The City of Lakewood’s IT staff of 27 supports more than 1,000 city employees. “We’re a small team with big shoes to fill,” Charkut admits. Filling big shoes with different sizes and styles, he says, requires an agile development philosophy.
According to Charkut, one key component to solving the diverse but often overlapping information needs of Lakewood’s business units was using the Laserfiche SDK and its Microsoft-standard .NET API to integrate with legacy business applications. “Since Laserfiche was an enterprise-wide system,” he says, “we needed to figure out how to integrate it with our other line-of-business systems.”
A recent example is an integration between Laserfiche and Planning and Public Works’ new building permit system. “The user will be in the permit system, and using the permit number, he’ll click on a ‘documents’ button we developed that shows him the documents in Laserfiche,” he explains. “If he needs to email those documents, then we send URLs linking to those documents using Laserfiche Web Access. Laserfiche gives us the ability to arrange the information so it’s at the user’s fingertips.”
The user, Charkut notes, never leaves the permitting application. What’s more, the additional content is referenced from its single, centralized Laserfiche repository. Similarly, integration with the city’s GeoSmart GIS application geo-enables searches for employees across various systems whether it’s for code enforcement cases or service requests from residents, as well as for any documents—including plats, plans and forms—already in Laserfiche.
“For us, Laserfiche integration has helped break down silos,” Charkut says. “It’s all about decentralized capture, centralized storage and an enterprise library.”
What a Transparent Web We Weave
Now, as the city maps out an overhaul of Lakewood’s web strategy, Laserfiche is one of the ingredients. “Our web strategy in the past has been a patchwork of stuff. Just last year we said, ‘We have to do something about this—we’re getting 5,000 hits a day,’” says Charkut. “Part of our plan is to promote government transparency through the use of web self-service, including access to records contained in the Laserfiche system.”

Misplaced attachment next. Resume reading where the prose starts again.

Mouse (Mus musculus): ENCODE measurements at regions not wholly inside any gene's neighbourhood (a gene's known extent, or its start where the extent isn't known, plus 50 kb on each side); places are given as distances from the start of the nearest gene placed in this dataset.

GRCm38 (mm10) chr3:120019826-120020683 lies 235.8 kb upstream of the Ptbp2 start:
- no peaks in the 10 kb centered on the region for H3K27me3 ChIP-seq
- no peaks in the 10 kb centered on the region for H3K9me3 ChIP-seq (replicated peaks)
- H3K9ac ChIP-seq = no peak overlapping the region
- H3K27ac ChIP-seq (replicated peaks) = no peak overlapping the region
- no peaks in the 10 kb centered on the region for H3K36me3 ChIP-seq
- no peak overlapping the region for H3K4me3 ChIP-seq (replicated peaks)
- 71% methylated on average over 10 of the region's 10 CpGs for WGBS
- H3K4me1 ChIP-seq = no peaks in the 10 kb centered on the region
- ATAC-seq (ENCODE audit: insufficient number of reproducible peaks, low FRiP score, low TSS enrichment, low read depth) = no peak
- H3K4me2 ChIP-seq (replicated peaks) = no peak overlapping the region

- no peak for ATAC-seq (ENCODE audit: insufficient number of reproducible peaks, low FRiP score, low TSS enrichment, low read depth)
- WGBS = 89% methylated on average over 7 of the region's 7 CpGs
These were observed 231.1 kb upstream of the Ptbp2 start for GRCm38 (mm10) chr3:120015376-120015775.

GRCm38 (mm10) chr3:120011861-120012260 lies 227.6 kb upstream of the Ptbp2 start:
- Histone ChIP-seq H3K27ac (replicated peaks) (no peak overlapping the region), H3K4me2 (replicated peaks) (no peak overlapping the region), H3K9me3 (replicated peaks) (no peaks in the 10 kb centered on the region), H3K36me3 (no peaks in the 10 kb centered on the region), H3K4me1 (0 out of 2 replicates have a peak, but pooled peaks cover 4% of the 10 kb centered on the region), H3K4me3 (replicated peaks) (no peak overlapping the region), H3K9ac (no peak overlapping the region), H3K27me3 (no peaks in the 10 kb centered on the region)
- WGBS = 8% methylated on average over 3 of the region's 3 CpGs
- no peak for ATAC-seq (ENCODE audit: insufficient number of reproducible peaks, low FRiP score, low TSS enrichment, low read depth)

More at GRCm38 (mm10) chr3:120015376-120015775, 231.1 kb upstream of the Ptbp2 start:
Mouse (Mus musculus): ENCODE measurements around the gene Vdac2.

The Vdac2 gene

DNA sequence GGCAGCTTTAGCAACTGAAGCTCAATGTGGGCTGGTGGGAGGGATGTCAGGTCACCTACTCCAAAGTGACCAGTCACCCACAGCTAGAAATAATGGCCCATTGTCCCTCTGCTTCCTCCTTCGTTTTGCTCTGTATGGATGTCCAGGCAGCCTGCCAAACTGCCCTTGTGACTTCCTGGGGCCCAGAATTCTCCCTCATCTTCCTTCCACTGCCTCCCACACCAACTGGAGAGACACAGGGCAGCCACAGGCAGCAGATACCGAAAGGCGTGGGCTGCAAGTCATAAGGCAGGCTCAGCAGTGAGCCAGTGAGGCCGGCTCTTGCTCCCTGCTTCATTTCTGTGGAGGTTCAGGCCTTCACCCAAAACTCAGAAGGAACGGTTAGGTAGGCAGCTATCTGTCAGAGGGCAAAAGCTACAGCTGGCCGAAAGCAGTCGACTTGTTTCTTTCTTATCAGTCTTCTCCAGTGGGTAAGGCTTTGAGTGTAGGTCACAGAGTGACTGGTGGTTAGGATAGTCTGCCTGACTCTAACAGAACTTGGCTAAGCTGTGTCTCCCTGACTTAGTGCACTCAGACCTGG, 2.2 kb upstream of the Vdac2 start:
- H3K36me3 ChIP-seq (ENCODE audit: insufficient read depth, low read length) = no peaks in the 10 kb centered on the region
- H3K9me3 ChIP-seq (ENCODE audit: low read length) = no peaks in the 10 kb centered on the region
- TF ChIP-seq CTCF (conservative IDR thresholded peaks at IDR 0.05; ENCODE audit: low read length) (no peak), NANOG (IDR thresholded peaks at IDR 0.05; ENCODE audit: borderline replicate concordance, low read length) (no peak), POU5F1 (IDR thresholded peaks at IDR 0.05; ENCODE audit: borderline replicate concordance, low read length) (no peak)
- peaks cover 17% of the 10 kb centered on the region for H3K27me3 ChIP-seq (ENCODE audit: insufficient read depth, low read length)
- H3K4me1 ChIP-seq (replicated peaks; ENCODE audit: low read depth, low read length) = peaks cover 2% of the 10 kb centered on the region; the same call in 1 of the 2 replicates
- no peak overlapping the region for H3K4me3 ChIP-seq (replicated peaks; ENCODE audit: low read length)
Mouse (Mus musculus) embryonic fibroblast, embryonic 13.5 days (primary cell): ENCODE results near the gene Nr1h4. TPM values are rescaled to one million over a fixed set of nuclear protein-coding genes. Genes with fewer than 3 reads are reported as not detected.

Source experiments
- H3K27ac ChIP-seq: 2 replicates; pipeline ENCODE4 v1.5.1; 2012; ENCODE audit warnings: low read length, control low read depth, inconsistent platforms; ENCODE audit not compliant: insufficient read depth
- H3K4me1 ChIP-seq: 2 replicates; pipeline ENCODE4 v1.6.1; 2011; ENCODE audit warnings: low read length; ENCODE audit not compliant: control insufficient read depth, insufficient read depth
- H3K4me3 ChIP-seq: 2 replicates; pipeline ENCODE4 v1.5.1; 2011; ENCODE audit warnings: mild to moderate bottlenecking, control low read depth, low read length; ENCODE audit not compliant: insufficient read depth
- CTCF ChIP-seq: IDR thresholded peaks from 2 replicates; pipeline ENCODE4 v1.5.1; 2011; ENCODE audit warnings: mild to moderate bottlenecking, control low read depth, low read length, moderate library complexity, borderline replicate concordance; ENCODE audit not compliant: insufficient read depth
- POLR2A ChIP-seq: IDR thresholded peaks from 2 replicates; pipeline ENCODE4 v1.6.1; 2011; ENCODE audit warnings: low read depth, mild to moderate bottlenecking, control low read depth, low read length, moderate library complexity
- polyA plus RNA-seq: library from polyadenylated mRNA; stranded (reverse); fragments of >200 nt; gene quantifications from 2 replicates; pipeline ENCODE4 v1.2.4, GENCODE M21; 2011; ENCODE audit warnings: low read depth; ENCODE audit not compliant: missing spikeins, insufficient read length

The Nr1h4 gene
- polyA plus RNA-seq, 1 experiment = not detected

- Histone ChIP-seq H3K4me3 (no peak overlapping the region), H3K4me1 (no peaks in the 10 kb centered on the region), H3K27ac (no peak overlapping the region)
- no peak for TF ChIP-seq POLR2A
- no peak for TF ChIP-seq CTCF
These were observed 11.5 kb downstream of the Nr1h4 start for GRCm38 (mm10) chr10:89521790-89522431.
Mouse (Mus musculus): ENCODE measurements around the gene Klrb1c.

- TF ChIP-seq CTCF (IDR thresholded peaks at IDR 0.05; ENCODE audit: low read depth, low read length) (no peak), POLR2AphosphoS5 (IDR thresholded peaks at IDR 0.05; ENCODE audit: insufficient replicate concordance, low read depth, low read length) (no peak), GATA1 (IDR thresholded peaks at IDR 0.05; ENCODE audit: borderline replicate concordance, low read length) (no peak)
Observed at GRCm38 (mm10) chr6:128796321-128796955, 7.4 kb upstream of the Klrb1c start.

Lakewood also finds itself in the middle of an electronic records management inventory and assessment, where consultants are actually suggesting new and future uses of Laserfiche. Building on DAG’s solid support foundation and Lakewood IT’s agile, integrated web strategies, the city is now assessing whether and when to upgrade to Laserfiche Rio, with its scalable, flexible user and module licensing—as well as its unlimited servers—to meet the needs of more and more departments, business processes and users, both internally and externally, from a single enterprise application.
“We are evaluating the ROI of Laserfiche Rio,” jokes Charkut. “We will assess that model on a 7- to 10-year timeframe.”
Upcoming Laserfiche Projects
- Employee Relations for employee benefits and claim management.
- Finance for sales and use tax applications management.
- Planning and Public Works to manage planning case documents from submittal to archival.
- Municipal Court for case file management.
- Utility crews and inspectors of right-of-way and buildings to access plans, records and other information stored in Laserfiche from the field.